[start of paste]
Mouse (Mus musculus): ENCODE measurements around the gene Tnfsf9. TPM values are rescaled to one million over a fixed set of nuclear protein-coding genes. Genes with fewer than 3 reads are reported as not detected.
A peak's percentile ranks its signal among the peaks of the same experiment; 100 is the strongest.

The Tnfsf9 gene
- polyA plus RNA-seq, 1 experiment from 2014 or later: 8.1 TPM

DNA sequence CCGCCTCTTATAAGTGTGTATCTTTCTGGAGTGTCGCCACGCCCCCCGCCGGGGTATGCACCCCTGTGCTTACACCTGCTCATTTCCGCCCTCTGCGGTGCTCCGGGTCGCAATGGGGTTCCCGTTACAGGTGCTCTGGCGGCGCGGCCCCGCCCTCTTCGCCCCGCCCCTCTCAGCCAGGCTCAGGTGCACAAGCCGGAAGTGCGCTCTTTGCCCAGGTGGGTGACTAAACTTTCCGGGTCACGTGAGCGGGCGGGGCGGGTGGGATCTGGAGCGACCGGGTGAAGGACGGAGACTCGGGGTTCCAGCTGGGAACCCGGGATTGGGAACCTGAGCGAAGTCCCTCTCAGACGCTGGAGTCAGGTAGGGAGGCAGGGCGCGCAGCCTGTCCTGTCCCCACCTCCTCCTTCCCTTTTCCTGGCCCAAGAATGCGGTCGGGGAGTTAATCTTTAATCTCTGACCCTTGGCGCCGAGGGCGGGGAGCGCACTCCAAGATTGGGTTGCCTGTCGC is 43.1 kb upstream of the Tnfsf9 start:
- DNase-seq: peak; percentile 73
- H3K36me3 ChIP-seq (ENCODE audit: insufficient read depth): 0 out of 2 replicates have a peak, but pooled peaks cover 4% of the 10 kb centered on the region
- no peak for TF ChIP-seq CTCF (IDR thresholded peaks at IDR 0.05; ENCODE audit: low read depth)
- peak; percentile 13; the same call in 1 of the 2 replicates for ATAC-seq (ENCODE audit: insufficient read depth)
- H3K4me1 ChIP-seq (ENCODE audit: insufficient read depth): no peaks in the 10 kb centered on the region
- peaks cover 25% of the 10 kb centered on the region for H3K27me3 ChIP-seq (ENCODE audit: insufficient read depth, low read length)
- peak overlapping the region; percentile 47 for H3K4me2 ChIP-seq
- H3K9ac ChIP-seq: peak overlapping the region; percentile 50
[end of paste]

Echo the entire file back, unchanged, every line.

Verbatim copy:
Mouse (Mus musculus): ENCODE measurements around the gene Tnfsf9. TPM values are rescaled to one million over a fixed set of nuclear protein-coding genes. Genes with fewer than 3 reads are reported as not detected.
A peak's percentile ranks its signal among the peaks of the same experiment; 100 is the strongest.

The Tnfsf9 gene
- polyA plus RNA-seq, 1 experiment from 2014 or later: 8.1 TPM

DNA sequence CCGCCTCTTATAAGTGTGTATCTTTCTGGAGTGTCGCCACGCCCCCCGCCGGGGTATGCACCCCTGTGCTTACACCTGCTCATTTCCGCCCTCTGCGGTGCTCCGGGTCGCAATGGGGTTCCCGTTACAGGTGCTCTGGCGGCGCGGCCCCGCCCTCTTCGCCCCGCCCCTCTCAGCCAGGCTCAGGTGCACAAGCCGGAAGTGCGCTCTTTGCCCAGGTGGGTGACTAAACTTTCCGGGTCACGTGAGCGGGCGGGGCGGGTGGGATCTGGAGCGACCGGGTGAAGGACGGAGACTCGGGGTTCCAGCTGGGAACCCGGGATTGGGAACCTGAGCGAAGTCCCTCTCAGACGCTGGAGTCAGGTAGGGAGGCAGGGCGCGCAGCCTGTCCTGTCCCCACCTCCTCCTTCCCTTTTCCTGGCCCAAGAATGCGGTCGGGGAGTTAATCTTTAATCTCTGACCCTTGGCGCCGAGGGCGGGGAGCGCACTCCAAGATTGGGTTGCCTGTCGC is 43.1 kb upstream of the Tnfsf9 start:
- DNase-seq: peak; percentile 73
- H3K36me3 ChIP-seq (ENCODE audit: insufficient read depth): 0 out of 2 replicates have a peak, but pooled peaks cover 4% of the 10 kb centered on the region
- no peak for TF ChIP-seq CTCF (IDR thresholded peaks at IDR 0.05; ENCODE audit: low read depth)
- peak; percentile 13; the same call in 1 of the 2 replicates for ATAC-seq (ENCODE audit: insufficient read depth)
- H3K4me1 ChIP-seq (ENCODE audit: insufficient read depth): no peaks in the 10 kb centered on the region
- peaks cover 25% of the 10 kb centered on the region for H3K27me3 ChIP-seq (ENCODE audit: insufficient read depth, low read length)
- peak overlapping the region; percentile 47 for H3K4me2 ChIP-seq
- H3K9ac ChIP-seq: peak overlapping the region; percentile 50